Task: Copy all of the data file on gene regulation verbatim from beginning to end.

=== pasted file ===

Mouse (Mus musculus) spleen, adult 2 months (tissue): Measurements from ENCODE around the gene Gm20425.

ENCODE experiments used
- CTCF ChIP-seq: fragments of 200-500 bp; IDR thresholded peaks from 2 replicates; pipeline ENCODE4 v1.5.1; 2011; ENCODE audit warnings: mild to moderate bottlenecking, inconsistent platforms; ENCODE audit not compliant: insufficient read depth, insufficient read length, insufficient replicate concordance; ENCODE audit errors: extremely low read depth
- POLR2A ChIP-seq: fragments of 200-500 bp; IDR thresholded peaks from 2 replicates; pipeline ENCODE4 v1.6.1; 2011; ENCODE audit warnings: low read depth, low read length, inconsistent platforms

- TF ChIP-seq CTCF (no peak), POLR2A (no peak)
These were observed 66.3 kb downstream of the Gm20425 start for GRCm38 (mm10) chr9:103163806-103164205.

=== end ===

Mouse (Mus musculus) spleen, adult 2 months (tissue): Measurements from ENCODE around the gene Gm20425.

ENCODE experiments used
- CTCF ChIP-seq: fragments of 200-500 bp; IDR thresholded peaks from 2 replicates; pipeline ENCODE4 v1.5.1; 2011; ENCODE audit warnings: mild to moderate bottlenecking, inconsistent platforms; ENCODE audit not compliant: insufficient read depth, insufficient read length, insufficient replicate concordance; ENCODE audit errors: extremely low read depth
- POLR2A ChIP-seq: fragments of 200-500 bp; IDR thresholded peaks from 2 replicates; pipeline ENCODE4 v1.6.1; 2011; ENCODE audit warnings: low read depth, low read length, inconsistent platforms

- TF ChIP-seq CTCF (no peak), POLR2A (no peak)
These were observed 66.3 kb downstream of the Gm20425 start for GRCm38 (mm10) chr9:103163806-103164205.